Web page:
Review: Abattoir in the Aether

After Space 1889 & Beyond’s strong start, deep plunge and somewhat recovery with Ghost of Mercury, I started reading Abattoir in the Aether by L. Joseph Shosty with mixed feelings. This novel would basically decide whether or not I would read the next and the rest of the first series. The case has been settled.

Abattoir in the Aether CoverThe events of Abattoir in the Aether take place on the secret heliograph Peregrine Station. Annabelle and Nathanial happen to stumble upon it while limping through the Aether, trying to reach Mars. The station is manned by British and Austrians and some others employed by the two empires.

Let’s start with the things I did not like, it is basically sloppy scholarship again. Franz Joseph is not the King of Austria, he is the Kaiser, just like Friedrich III is Kaiser of Germany. Austrians do not talk Austrian among each other, they speak German in very much the same way people from Tennessee do not speak Tennesseeian but English (although I sometimes find it hard to believe…). And there are also some token Bavarians on board and Annabelle is instantly able to distinguish between Bavarian and Austrian… There is virtually no difference between Lower Bavarian and Austrian and most Germans would be hard pressed to distinguish an Austrian from a Bavarian (pet psychotic hatred alert!).

None of the above diminished my reading pleasure in any way, so I happily continue with the good things:

Mr. Shosty manages to create a really wonderful and strange setting for his tale. Peregrine Station is a human outpost near an aether vortex and the vortex is just about to swallow the station due to some techical difficulties. The station is lavishly decorated and everybody is very clean and perpetually happy. A feeling of unreality is created. The scientist in charge, Professor van den Bosch, a Dutch scientist, is behaving strangely to say the least and hides a monstrous secret. His command crew are clourful but also rather excentric characters and I could not shake the feeling there was something seriously wrong with the whole gang. Then, a murderer fails and the station turns into a claustrophobic maze where Nathanial and Annabelle cannot be sure who is a friend and who is not. A cat and mouse game literally on the edge of the abyss.

The story has quite a few surprises and revelations in store and as many twists and turns as the hallways of Peregrine Station. It is  a very captivating read. There is enough action and mystery in the pages to keep the reader on edge and it never gets tiresome. L. Joseph Shosty manages to keep his audience in the dark about what is really going on almost until the last page.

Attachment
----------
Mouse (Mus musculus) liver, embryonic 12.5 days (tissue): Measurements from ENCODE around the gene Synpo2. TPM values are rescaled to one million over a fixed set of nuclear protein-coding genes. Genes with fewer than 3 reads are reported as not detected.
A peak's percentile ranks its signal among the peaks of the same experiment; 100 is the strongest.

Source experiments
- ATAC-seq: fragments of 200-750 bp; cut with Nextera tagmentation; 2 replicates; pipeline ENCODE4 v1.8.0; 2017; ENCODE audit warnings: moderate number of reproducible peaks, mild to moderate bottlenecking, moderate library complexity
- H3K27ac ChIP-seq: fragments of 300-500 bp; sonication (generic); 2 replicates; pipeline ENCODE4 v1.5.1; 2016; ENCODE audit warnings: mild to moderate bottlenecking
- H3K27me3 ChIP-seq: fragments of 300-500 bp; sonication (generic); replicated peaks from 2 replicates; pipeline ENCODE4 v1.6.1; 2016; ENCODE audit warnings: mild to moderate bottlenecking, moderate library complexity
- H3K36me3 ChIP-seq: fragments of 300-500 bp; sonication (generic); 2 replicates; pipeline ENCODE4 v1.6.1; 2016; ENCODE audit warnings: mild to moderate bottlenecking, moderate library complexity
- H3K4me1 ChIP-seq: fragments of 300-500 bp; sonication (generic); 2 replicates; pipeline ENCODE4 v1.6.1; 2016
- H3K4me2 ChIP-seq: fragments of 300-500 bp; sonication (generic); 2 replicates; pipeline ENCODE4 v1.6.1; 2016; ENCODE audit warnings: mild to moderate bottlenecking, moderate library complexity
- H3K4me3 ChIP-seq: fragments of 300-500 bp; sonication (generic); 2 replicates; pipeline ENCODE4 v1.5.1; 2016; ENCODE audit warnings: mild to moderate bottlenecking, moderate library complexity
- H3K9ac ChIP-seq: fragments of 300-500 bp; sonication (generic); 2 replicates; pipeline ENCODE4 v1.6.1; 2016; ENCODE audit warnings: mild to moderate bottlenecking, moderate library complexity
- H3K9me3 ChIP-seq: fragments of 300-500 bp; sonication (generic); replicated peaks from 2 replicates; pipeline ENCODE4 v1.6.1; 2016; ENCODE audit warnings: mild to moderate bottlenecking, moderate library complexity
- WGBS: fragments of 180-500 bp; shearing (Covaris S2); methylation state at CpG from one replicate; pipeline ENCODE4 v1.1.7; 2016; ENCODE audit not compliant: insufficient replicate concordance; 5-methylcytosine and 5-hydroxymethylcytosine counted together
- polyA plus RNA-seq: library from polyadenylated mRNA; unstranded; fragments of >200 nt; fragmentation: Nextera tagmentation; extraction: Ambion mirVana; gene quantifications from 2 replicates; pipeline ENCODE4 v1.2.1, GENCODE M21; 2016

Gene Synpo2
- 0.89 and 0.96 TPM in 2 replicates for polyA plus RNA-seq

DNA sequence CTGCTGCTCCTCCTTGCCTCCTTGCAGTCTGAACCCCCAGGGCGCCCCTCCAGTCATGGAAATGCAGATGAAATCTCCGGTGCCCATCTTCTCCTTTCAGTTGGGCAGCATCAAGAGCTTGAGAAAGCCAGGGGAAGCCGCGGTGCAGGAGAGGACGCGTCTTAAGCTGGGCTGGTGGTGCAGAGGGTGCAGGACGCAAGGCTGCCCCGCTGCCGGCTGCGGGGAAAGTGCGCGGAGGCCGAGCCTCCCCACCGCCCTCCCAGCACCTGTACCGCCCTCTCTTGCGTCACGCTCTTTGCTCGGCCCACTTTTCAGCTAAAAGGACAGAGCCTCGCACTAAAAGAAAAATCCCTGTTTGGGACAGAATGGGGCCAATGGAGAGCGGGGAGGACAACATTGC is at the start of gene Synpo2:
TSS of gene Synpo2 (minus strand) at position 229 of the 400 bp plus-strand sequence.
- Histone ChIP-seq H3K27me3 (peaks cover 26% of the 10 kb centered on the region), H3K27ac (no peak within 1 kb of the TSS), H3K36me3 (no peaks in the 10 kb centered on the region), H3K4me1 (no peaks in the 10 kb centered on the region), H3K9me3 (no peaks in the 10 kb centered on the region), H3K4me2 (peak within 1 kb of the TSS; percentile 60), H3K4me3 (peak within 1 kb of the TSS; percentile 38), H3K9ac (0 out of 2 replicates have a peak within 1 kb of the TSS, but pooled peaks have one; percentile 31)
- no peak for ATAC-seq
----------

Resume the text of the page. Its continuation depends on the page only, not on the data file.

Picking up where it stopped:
The only thing I found disagreeable was the motivation of the true villain. It is a bit too one-sided, out of the blue and historically incorrect. Never mind.

Mr. Shosty has created a little gem you can easily finish over the course of an afternoon and evening and it offers a glimpse on the lesser known facettes of the Space 1889 universe.

Nine out of ten Zeppelins.

3 Responses to Review: Abattoir in the Aether

  1. Pingback:Review: Abattoir in the Aether | The Traveler's Steampunk Blog | Aevs News of the Aetherverse |

  2. Noble Editor,

    I would never dispute a reviewer’s opinions or conclusions, but I would like to pick a tiny nit on the issue of history — more because I’m interested in the history than to dispute anything about the review.

    On the question of Austria’s ruler, you are both correct and incorrect to say Austria had a kaiser INSTEAD of a king.. Austria had a king AND emperor (or, in German, Koenig und Kaiser) hence the common abbreviation of k.u.k. meaning (in English) royal and imperial, when describing Austro-Hungarian institutions at this time.

    Germany, of course, had „only“ a kaiser. :^)

    Mr. Shosty has provided a shorthand title (and it’s true that a lot of the delight of Austria-Hungary at this time is their baroque system of governace, which it would be nice to see more of — and who knows? that may be coming later), but if using a single title, it seems to me it is really about as correct to say king (or koenig) as to say emperor (or kaiser).

    And to be fair, if you are talking about only the Austrian part of the dual monarchy, then yes, kaiser is correct, but my impression is the author was talking about the state as a whole, and pretty clearly uses „Austria“ as shorthand for The Dual Monarchy of Austria-Hungary,“ which is what most folks do because the alternative is a real mouthful (although not as much of a mouthful as the correct full title: Kingdoms and Lands Represented in the Imperial Council and the Lands of the Holy Hungarian Crown of Saint Stephen.)

    As always, enjoyed the blog .